One of the first all-electric injection-blow machines also will be launched by Uniloy Milacron. The UMIB 100 is a 100-ton unit that reportedly uses 40% to 60% less energy than the same size hydraulic press. Target applications include medical and pharmaceutical bottles from 5 cc to 1L. Features include a nickel-coated mold area and laminar air flow above the mold to prevent dust and contamination. The mold area is also kept under positive pressure to avoid contamination. At the show, a 12-cavity unit will make 10-cc vials at 3900/hr.

New wheels and more

Graham Engineering Corp. will launch the Mini Wheel extrusion blow molder for single-serve, multilayer bottles. This high-growth market is fueled by new dairy drinks and by increased demand for coextruded barrier containers for specialty drinks such as "nutraceuticals" and "probiotics."

The company says its 12-station Mini Wheel is an economical alternative to a shuttle, offering more consistent bottle weight and layer distribution in small bottles up to 190-mm tall. The machine's output is about 3000 to 6000 bottles/hr. The unit can produce 200- to 500-cc dairy bottles at 6000/hr. Quick mold change is available.

Long-stroke extrusion blow machines formerly made by now-defunct SIG Blowtec have been built by Kautex Machines Inc. since 2006. The KLS long-stroke series is available with six to 14 cavities per station (on 100-mm centers). All models come with single or double stations. With output of 7000 and 8000 bottles/hr, the long-stroke series fits between conventional shuttle and wheel machines for consumer and personal-care uses.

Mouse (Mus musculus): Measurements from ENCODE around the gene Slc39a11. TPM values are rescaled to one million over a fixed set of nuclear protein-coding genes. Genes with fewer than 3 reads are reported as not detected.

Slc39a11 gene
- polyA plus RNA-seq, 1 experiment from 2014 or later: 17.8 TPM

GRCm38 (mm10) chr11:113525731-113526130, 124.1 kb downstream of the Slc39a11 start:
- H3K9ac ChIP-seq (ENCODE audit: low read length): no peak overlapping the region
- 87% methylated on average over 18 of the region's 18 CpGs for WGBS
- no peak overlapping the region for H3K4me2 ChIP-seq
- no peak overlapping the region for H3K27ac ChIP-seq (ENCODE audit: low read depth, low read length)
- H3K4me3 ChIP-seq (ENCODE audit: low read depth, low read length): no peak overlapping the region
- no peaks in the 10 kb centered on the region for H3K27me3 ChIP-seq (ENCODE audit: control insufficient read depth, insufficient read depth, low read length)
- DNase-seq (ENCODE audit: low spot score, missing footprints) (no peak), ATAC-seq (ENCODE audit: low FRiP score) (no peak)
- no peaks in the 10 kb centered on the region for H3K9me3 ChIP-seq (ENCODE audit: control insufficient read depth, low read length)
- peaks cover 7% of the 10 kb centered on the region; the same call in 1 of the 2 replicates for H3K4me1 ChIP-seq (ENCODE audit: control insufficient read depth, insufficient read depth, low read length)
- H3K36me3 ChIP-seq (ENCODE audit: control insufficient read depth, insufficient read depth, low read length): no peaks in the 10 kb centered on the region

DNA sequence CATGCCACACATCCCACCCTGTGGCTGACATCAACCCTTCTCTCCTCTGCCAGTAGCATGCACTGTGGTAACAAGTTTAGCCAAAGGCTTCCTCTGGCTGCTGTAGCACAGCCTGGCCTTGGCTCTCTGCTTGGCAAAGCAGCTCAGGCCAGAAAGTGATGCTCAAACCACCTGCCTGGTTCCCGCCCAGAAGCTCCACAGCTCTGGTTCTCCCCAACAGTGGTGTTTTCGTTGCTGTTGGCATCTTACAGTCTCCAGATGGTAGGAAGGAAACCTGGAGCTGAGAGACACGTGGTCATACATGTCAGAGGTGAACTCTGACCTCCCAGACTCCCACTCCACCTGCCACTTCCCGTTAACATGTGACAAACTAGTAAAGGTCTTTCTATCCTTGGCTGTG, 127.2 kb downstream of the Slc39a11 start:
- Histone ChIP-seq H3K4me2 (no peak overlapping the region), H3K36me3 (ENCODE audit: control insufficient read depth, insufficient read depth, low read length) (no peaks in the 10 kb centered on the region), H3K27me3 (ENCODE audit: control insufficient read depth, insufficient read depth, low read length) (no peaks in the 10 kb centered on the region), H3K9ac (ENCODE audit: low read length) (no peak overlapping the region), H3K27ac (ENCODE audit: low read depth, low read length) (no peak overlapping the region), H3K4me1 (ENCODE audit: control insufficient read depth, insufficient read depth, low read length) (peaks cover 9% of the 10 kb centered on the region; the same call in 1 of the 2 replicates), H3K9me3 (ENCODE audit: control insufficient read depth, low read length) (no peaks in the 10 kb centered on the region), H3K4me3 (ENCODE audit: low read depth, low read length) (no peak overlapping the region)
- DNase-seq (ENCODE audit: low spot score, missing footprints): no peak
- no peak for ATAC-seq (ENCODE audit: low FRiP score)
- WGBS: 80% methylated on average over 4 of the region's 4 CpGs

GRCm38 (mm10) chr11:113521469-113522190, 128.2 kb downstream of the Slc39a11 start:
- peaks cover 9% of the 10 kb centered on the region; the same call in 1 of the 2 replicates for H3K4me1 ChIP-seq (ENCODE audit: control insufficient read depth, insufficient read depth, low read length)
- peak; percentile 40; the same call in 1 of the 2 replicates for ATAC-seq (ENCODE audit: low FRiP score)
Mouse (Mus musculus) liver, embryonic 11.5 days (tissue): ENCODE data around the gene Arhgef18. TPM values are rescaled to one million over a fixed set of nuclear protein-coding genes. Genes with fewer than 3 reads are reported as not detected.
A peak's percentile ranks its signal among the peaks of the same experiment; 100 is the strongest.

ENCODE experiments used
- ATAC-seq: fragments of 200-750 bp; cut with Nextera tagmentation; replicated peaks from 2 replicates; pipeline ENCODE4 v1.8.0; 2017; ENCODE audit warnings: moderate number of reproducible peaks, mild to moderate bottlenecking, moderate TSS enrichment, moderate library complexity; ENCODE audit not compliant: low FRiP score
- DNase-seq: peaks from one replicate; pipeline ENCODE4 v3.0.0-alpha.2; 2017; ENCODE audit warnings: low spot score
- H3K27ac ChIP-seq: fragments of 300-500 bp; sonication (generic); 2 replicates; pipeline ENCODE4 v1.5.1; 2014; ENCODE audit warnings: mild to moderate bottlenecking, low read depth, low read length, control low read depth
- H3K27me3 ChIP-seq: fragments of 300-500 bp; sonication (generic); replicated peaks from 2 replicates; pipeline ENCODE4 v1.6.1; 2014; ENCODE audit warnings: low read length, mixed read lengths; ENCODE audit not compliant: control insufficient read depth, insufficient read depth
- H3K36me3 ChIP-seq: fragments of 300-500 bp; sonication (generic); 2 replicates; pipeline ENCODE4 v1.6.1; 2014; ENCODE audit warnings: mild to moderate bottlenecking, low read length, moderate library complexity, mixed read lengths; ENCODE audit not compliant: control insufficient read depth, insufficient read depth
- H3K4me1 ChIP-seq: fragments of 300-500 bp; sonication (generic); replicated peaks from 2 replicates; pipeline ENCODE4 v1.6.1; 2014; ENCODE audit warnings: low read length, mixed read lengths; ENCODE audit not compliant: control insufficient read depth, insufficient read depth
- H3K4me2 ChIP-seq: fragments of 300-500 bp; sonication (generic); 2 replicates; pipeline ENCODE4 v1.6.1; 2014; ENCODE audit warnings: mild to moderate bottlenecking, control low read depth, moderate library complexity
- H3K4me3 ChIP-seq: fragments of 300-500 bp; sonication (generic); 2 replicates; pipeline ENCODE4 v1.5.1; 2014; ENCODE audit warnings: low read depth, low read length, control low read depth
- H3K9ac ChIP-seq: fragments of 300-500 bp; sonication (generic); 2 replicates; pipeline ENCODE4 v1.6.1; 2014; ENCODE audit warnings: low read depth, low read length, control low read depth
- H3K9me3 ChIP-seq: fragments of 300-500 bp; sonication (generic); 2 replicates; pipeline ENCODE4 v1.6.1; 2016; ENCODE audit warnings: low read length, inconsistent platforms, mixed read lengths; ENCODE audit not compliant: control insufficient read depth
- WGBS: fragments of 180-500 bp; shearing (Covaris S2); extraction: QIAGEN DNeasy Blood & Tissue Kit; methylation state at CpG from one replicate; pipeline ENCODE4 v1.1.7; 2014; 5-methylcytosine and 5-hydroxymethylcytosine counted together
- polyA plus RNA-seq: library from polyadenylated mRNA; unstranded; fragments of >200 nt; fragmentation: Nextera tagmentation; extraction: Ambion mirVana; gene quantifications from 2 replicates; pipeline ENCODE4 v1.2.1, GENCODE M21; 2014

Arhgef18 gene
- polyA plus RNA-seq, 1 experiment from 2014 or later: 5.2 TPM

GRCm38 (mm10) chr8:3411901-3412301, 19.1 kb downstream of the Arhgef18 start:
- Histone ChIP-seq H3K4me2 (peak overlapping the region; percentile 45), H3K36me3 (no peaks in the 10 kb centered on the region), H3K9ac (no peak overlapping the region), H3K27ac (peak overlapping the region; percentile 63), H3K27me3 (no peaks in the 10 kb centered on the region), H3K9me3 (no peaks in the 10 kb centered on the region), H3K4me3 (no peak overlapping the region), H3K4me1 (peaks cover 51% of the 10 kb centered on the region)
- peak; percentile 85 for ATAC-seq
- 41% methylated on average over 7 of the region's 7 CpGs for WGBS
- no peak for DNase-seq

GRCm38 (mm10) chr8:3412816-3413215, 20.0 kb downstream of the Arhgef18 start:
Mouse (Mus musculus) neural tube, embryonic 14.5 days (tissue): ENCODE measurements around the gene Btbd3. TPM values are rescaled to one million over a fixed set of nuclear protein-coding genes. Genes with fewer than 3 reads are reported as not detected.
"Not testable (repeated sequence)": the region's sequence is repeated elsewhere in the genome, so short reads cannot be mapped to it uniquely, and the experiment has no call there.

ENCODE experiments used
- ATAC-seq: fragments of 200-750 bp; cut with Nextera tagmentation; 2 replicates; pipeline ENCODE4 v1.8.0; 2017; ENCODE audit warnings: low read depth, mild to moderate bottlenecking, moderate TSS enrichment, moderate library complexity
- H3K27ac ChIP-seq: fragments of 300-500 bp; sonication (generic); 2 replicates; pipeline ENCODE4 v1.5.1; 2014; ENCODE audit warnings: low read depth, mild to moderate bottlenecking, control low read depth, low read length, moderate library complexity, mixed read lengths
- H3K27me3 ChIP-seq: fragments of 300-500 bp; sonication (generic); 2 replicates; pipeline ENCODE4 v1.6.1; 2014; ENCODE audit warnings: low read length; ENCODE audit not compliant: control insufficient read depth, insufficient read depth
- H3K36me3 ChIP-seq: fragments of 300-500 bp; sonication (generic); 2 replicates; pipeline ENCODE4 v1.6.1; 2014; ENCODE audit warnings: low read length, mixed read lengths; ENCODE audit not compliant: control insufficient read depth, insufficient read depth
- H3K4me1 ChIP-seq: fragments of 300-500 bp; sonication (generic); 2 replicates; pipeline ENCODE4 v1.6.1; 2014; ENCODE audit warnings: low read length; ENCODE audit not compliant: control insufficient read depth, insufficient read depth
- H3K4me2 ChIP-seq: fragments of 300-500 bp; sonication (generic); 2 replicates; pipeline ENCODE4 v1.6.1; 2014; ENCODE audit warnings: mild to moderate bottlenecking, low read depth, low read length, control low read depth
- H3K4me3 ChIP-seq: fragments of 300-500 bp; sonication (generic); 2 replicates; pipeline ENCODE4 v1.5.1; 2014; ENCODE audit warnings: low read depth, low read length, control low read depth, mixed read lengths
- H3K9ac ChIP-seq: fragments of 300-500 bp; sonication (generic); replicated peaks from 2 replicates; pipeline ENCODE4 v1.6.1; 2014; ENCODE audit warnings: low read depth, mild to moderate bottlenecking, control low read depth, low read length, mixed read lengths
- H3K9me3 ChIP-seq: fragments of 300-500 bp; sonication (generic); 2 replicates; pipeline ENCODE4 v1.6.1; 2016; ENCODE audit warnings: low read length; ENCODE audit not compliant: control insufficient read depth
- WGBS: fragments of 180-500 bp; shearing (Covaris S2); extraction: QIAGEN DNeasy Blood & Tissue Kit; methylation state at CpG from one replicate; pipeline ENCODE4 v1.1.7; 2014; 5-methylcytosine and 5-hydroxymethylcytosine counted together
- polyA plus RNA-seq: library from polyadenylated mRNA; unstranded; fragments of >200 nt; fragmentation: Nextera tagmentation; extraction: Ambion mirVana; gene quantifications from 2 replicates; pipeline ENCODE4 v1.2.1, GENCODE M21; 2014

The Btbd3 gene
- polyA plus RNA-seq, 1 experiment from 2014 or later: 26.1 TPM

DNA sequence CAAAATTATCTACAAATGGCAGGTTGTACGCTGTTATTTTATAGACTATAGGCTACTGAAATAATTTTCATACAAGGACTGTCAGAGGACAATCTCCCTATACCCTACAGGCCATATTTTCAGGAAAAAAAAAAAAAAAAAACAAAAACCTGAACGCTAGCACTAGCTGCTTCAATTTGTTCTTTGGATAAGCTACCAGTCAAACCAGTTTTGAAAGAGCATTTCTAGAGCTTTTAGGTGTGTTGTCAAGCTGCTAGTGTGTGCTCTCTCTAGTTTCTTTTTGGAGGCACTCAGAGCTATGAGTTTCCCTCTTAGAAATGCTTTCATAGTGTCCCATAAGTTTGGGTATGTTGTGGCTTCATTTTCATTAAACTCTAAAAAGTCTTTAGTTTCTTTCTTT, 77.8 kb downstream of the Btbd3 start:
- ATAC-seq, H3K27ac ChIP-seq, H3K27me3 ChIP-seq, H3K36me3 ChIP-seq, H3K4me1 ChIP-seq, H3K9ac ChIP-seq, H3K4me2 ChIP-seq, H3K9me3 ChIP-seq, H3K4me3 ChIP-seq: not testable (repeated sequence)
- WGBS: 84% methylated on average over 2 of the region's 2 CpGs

The latest model, the KLS 6-100, is the smallest in the line. It comes with three extruders for producing coextruded bottles with a recycled middle layer. The machine also has a quick-mold-change system and integrated leak tester. At the show, a 12-cavity unit will make 65-cc bottles at 4600/hr.

PET All Manufacturing Inc., a former Canadian distributor for Magic MP of Italy, is a new supplier of blow molding machinery from Asia. Its newest continuous-extrusion shuttle is the Can 55, an eight-cavity unit that makes 50-cc to 1L bottles at about 3000/hr. It has a linear carriage and in-machine deflashing and takeout.